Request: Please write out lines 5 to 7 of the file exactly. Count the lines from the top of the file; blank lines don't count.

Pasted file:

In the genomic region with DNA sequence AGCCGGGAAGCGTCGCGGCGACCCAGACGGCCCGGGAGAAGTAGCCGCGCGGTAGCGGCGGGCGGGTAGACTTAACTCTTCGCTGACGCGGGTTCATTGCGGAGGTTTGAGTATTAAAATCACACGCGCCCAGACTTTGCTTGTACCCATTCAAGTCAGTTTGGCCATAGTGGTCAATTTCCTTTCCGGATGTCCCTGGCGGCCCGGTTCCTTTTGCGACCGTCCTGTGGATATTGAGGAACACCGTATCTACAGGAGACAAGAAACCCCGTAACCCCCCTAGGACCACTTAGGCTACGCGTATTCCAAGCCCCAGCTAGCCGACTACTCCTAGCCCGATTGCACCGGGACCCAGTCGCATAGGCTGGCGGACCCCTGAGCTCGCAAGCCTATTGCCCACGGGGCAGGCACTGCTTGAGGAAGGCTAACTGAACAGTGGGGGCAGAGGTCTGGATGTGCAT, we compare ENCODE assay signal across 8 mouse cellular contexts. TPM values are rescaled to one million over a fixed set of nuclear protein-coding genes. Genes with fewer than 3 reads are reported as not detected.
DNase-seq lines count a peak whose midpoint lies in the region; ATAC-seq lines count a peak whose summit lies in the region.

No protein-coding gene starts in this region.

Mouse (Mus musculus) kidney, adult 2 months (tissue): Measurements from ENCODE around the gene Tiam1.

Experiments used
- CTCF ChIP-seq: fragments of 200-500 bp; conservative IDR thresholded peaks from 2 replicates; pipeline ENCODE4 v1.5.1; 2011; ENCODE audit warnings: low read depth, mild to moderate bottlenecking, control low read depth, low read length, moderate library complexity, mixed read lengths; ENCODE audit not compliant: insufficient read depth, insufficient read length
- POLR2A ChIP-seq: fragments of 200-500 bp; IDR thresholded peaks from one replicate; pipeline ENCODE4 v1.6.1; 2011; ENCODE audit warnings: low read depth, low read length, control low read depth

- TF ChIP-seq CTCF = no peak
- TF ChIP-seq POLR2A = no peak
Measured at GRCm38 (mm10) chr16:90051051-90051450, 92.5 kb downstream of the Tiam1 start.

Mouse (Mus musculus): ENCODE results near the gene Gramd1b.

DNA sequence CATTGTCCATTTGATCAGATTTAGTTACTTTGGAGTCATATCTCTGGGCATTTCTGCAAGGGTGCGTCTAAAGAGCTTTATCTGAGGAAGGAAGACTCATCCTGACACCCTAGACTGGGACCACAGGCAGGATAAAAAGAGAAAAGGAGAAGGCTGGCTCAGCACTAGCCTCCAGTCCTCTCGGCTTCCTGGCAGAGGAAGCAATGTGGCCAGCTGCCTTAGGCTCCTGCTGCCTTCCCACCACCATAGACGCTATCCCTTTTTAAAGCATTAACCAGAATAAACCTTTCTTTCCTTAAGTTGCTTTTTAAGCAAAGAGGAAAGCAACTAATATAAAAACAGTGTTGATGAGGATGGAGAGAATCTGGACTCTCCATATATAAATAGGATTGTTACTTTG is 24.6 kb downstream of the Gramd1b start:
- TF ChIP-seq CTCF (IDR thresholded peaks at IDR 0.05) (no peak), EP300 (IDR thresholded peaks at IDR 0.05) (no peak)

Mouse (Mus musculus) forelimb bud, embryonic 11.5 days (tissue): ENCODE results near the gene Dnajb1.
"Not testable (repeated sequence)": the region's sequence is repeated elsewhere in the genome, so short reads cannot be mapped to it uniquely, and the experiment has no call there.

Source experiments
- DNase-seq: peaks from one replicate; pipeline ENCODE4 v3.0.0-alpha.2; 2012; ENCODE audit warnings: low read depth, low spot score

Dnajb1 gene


Experiments used
- CTCF ChIP-seq: fragments of 200-500 bp; conservative IDR thresholded peaks from 2 replicates; pipeline ENCODE4 v1.5.1; 2011; ENCODE audit warnings: low read depth, mild to moderate bottlenecking, control low read depth, low read length, moderate library complexity, mixed read lengths; ENCODE audit not compliant: insufficient read depth, insufficient read length
- POLR2A ChIP-seq: fragments of 200-500 bp; IDR thresholded peaks from one replicate; pipeline ENCODE4 v1.6.1; 2011; ENCODE audit warnings: low read depth, low read length, control low read depth